Food and feed components for gut health-promoting adhesion of E. coli Salmonella enterica

P.M. Becker, S. Galletti

Research output: Contribution to journalArticleAcademicpeer-review

30 Citations (Scopus)

Abstract

BACKGROUND: A host runs less risk of contracting a gastrointestinal infection when enteropathogenic bacteria adhere to dietary fibers instead of to epithelial cell receptors. The aim of this study was to test the binding capacity of food and feed components for intestinal bacteria from various hosts using a miniaturized in vitro assay. In total, 18 dietary components were tested with four strains of E. coli, seven strains of Salmonella enterica and two strains of Lactobacillus. RESULTS: A comparison of the results obtained for all Salmonella strains tested revealed that konjac gum and sesame seed extract represented the most efficient binding matrices. Similarly, for all E. coli strains tested, sesame seed extract and artichoke performed well as binding matrices. Salmonella isolates from chickens adhered best to sesame seed extract. E. coli K88 and S. enterica sv. Typhimurium isolated from pigs effectively bound to Bia-Mos (R), pumpkin, sesame seed extract, and tomato. Sesame seed extract and tomato also had adhesive capacities for E. coli K 99, S. enterica sv. Dublin, and S. enterica sv. Typhimurium from calves. With human isolates, konjac gum showed a high binding potential for S. enterica and E. coli. CONCLUSION: The adhesion screening of different food and feed components resulted in highly discriminating product rankings. (C) 2008 Society of Chemical Industry.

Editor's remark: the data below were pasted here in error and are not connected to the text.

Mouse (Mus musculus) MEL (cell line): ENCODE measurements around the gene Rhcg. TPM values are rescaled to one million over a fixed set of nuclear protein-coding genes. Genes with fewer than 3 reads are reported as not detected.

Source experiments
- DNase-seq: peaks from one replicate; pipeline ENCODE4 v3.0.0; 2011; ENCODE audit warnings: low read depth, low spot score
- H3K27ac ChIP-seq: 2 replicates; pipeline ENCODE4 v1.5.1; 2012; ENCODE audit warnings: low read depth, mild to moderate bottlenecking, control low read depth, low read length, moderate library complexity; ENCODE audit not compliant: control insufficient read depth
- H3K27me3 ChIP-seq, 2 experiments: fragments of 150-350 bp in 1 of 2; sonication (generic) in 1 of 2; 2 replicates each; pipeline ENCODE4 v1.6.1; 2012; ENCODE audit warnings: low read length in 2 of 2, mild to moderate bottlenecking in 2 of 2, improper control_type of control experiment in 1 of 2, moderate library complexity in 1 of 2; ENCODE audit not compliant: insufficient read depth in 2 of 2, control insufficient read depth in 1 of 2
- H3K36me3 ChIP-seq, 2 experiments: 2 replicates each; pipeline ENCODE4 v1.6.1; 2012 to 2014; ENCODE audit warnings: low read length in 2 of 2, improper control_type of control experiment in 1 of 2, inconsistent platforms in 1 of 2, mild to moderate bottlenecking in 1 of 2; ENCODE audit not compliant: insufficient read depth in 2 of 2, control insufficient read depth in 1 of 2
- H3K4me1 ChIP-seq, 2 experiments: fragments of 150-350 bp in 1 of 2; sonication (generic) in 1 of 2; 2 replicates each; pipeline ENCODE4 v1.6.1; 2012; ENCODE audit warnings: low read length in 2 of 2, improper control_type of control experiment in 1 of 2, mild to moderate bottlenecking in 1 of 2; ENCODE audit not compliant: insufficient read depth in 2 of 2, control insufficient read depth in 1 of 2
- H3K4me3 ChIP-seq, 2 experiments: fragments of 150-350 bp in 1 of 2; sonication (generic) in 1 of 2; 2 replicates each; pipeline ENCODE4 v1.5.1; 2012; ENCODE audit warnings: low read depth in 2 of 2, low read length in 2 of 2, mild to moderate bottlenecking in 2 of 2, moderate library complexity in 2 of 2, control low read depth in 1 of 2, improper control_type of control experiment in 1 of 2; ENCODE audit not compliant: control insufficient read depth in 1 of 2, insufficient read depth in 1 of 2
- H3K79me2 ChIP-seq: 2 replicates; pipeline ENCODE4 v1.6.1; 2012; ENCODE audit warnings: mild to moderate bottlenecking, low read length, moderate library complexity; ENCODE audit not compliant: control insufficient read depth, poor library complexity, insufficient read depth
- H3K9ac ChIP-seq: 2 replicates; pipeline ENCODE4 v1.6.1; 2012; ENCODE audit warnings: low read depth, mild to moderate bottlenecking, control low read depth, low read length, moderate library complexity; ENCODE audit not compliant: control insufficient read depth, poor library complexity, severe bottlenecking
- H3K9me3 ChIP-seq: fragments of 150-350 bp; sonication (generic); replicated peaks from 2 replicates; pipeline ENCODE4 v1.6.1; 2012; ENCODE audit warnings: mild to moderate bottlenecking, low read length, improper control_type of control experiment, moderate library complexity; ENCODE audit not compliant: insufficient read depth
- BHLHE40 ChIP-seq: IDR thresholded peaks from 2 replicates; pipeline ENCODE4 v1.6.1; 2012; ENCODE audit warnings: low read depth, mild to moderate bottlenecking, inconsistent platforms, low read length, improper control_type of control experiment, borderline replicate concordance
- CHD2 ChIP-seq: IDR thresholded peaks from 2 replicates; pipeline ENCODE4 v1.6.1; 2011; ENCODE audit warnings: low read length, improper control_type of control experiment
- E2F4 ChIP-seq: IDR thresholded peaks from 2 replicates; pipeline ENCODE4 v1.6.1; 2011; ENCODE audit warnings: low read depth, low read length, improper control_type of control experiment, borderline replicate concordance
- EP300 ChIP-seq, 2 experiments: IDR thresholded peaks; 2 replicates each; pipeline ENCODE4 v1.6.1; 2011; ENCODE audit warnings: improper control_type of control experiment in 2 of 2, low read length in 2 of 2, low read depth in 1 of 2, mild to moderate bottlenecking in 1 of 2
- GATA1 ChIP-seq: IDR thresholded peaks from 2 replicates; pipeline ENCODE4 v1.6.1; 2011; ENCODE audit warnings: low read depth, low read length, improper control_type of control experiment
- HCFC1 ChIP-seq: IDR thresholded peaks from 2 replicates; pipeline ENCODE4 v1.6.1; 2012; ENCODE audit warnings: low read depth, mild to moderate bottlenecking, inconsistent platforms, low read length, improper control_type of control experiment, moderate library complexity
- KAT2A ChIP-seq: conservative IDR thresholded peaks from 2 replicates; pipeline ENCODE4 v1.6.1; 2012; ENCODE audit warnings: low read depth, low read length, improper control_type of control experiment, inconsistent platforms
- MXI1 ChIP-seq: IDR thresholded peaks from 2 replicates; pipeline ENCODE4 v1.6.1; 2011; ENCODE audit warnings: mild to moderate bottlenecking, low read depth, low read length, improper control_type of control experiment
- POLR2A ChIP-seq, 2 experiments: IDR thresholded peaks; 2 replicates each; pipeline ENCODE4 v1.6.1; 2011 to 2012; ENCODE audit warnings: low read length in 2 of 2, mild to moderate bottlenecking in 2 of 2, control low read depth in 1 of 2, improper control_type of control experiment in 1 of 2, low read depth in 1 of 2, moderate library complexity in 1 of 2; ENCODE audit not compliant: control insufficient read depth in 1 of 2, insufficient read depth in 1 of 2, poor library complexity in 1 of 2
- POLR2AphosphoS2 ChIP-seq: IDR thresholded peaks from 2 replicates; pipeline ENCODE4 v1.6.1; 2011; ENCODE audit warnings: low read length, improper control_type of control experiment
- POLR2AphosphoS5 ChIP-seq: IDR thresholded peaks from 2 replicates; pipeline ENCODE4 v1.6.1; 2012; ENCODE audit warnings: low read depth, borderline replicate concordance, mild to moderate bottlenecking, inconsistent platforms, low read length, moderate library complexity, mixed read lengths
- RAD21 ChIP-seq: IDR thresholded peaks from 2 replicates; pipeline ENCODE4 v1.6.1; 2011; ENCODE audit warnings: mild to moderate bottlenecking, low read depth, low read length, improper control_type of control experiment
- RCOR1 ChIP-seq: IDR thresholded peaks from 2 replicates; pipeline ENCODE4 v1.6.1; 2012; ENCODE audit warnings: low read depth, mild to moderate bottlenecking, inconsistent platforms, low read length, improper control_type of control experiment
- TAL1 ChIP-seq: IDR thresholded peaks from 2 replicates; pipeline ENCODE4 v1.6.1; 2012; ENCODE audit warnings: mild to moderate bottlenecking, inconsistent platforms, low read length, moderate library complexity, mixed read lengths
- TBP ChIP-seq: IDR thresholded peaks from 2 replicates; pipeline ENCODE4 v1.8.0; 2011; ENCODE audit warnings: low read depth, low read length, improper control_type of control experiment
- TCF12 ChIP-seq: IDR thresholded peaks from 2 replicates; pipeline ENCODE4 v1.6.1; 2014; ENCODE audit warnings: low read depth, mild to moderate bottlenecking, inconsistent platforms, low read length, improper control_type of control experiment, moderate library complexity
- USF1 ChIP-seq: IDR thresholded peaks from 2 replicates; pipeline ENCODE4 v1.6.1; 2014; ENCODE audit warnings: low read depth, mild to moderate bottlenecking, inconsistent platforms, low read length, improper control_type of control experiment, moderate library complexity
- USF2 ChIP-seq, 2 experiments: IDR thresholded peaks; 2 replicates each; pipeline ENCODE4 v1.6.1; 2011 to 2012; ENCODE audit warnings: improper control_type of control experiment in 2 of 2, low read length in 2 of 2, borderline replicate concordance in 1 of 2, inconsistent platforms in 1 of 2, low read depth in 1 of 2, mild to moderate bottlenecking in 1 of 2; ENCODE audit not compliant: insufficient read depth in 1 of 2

Original languageEnglish
Pages (from-to)2026-2035
JournalJournal of the Science of Food and Agriculture
Volume88
Issue number11
DOIs
Publication statusPublished - 2008

Keywords

  • cell-wall polysaccharides
  • piglet small-intestine
  • tissue-culture cells
  • type-1 fimbriae
  • mannan-oligosaccharides
  • pseudomonas-aeruginosa
  • structural features
  • bacterial adherence
  • epithelial-cells
  • binding lectin

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